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Costing an arm and a leg

May 21st, 2014

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COSTING AN ARM AND A LEG

I had a female patient in her 70’s with diabetes. She was on the plump side, weighing around 70 kilograms. She had bypass surgery for narrowed heart’s arteries when she was in her 60’s.

Last year, she came to see me because the felt tired and tight in the chest. That was 4-5 years after her bypass surgery. She was not very careful with food and she did not exercise.  She thought that coronary artery disease or narrowing of the heart’s arteries is probably like appendicitis which she you can only have it once in your life and the bypass surgery would fix it once and for all. The person who took care of her forgot to remind her how important it was to lead a healthy lifestyle after the surgery.

After examination, it was found that some part of her heart muscles had died, which could have occurred during or after the surgery. However, the condition aggravated lately because the bypassed arteries were blocked, as well as some other arteries.

Her condition would not allow another surgery, so I chose angioplasty to widen her artery instead. The treatment was done together with the ECP (External Counter Pulsation) on her legs to stimulate capillaries to send more blood to her heart. She recovered quickly and could walk around without feeling too tired or tightness in her chest.

I reminded her that she should watch her diet and start exercising, but I could not follow up very often because she lived out of town.  The exercise will hopefully improve her blood sugar and blood pressure control.

A year later, she returned to me with chronic wound on her toes and on her left shin that had been there for a few months already. The toes wounds started as a small scrape, while one on the shin was a result of an exhaust pipe of a motorcycle.

They became infected and painful as time went by, so she needed to see a doctor in her home town. Her heart, however, seemed to be fine, but her diabetes worsened because she neglected to monitor her food intake. She had gained 5 kilograms since we last met.

The physical examination showed her pulses was weak on both legs, especially on her left leg. Her left toes were darker than her right toes. The wound on the left shin was about a centimeter long and it was inflamed.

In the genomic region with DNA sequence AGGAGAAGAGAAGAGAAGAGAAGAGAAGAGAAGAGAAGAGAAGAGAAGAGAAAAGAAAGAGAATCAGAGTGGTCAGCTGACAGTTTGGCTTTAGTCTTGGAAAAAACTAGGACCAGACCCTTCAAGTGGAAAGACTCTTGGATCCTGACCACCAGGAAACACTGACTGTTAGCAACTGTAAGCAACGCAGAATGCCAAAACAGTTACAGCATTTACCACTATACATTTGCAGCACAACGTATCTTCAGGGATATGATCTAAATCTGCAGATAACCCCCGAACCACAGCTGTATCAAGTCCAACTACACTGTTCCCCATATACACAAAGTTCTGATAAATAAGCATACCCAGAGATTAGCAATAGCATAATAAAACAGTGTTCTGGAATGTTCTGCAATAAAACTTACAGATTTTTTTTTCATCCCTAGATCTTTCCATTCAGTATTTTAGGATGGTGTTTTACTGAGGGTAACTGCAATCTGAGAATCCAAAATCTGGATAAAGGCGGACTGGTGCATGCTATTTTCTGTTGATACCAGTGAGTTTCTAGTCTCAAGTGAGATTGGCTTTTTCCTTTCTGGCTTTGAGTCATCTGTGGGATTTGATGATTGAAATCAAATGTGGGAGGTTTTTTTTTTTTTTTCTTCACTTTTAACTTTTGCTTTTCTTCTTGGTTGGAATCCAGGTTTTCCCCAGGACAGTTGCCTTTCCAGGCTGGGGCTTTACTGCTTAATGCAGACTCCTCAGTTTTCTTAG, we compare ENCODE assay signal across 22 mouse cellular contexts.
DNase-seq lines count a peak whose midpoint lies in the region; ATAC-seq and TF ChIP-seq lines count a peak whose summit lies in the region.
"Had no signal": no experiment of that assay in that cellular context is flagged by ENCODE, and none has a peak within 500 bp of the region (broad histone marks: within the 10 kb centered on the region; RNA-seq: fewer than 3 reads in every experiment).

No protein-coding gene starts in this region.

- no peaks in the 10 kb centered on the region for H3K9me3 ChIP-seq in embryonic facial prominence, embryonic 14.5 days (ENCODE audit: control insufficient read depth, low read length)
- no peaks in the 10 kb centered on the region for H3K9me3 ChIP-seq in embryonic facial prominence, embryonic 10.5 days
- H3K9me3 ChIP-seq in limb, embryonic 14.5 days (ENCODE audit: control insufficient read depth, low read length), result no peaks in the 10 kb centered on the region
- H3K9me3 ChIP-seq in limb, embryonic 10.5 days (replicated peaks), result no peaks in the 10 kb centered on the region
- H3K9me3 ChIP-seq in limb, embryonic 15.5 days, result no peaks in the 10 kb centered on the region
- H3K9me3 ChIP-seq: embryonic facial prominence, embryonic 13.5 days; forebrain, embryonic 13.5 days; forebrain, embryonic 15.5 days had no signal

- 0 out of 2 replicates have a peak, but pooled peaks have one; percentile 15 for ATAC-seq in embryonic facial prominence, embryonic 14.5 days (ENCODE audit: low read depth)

This is common among diabetes patients whose leg arteries are narrowed. The tip of her feet started to lose sensation as nerves in her legs were damaged also from diabetes. As a result, when there was a small wound, she could not feel it and did not take proper care of it. Before she knew it, it had expanded in size and become greatly inflamed and infected.

Diabetes patients, other than increased risks of coronary artery disease, are also prone to having problems with arteries in other areas of the body, and many of them end up losing their leg or foot because of these chronic wounds.

It is very important for diabetes patients to look after their feet and always check if there is any wound or even a tiny scratch. This is because there is decreased sensitivity and sensation of the feet and legs, you might not be able to rely on your sensation alone. If there is a wound, keep it as clean as possible with antibacterial and keep the feet dry. If the wound does not heal in a couple of days, see a doctor immediately.

Soft, close-toe shoes are diabetes patients’ best friend, as they can prevent minor accidents. Stay away from damp surfaces, especially the bathroom, which should be kept clean and dry at all times for diabetes patients’ own benefit.

The eyes are also important. Diabetes patients should have their eyes examined at least every year because diabetes can gravely damage the eyes.

This lady was treated immediately with intravenous antibiotic medication since her wounds did not get enough blood supply and they were severely infected. I examined her leg arteries and found that they were extremely narrowed – the left one was blocked at a great length.

I told her that other than giving her medication, we would also need to clean her wounds daily. By cleaning, it means scraping the dead layers off her wounds, and it would be very painful. The best I could do was giving her painkillers before cleaning, but still, the pain was barely tolerable. I told her to convince herself that they were not her legs and therefore she should not feel the pain. Well, she didn’t exactly take that.

She was also told that she needed balloon angioplasty to treat her narrowed arteries, or perhaps another bypass surgery for her leg arteries. If these two options did not work, and blood could not flow to her legs, she might have to lose her leg, or even legs.

Upon hearing that, instead of feeling frightened or sad, she smiled and said, “Oh, that would not be so bad, doctor. Maybe that would reduce the financial burden for me.”

I did not really get what she was saying, so she clarified, “Well, I was thinking if the hospital had my leg as collateral, my bills would probably come down?”

Luckily, she did not need to lose her legs, not even a bypass surgery. She still had to pay for the balloon angioplasty, and with money, not with her leg!

Prof Nithi Mahanonda is consultant cardiologist and interventionist, Perfect Heart Institute.

Reference : http://www.rbsc.org

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ข้อคิดเห็นทั้งหมดนี้เป็นความคิดเห็นส่วนบุคคลของผู้อ่าน ไม่เกี่ยวข้องกับเจ้าของเว็บไซต์แต่อย่างใด โปรดแสดงความเห็นด้วยความสุภาพ ถ้าเป็นครั้งแรกที่คุณโพสต์แสดงความเห็น อาจจะมีการคัดกรองเนื้อหาได้ การแสดงความคิดเห็นควรอยู่ในประเด็น ห้ามโจมตีใส่ร้ายบุคคลอื่น หรือทำลิงค์ไปยังเว็บไซต์ที่มีเนื้อหาไม่เกี่ยวข้องกัน ผู้ดูแลเว็บไซต์สามารถแก้ไขหรือลบความคิดเห็นได้ทุกกรณี

   

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